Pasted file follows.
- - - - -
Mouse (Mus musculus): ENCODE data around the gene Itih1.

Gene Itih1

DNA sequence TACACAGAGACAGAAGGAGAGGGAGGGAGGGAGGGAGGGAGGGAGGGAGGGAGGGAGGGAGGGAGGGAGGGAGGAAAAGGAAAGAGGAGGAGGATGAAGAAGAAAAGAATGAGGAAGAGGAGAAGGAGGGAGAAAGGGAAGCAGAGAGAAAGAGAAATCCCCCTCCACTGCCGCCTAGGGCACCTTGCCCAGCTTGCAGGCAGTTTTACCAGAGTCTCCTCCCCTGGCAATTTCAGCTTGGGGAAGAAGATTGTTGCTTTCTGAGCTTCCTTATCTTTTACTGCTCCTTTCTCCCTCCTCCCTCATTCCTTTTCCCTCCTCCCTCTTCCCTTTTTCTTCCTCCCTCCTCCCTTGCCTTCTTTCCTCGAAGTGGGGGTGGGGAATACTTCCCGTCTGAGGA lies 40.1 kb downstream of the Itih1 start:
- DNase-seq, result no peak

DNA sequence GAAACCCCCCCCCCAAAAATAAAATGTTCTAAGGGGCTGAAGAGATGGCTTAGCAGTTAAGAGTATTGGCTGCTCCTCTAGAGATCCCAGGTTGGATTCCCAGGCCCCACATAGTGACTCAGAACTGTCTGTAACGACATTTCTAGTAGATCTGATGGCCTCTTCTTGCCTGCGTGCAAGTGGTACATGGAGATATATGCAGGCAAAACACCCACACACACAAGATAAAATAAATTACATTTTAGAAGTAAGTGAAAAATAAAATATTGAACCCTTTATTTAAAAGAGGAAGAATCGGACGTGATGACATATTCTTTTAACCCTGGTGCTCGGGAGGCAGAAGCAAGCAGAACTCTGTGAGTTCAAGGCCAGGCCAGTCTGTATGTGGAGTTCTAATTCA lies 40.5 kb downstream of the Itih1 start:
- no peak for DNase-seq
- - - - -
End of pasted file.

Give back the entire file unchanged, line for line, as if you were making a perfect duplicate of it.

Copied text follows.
Mouse (Mus musculus): ENCODE data around the gene Itih1.

Gene Itih1

DNA sequence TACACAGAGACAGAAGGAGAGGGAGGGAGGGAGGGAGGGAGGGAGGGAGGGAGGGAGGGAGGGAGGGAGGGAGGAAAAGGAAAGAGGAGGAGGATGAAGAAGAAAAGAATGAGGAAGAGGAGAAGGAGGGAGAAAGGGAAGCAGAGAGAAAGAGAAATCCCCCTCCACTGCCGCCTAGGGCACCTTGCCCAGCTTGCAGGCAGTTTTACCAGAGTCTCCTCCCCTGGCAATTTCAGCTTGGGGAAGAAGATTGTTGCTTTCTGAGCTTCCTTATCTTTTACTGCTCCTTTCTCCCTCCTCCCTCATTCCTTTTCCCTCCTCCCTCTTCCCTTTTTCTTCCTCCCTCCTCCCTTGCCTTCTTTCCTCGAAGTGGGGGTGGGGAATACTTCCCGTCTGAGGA lies 40.1 kb downstream of the Itih1 start:
- DNase-seq, result no peak

DNA sequence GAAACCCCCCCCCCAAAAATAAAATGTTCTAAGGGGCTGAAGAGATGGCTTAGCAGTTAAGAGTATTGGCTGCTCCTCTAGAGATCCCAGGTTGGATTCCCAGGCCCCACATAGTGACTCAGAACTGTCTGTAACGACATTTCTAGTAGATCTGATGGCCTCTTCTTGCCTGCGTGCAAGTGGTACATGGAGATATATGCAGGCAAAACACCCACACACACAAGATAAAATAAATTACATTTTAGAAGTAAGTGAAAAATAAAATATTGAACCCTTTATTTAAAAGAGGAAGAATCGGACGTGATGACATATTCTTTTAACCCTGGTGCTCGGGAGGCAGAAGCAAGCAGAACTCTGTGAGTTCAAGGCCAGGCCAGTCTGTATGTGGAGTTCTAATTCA lies 40.5 kb downstream of the Itih1 start:
- no peak for DNase-seq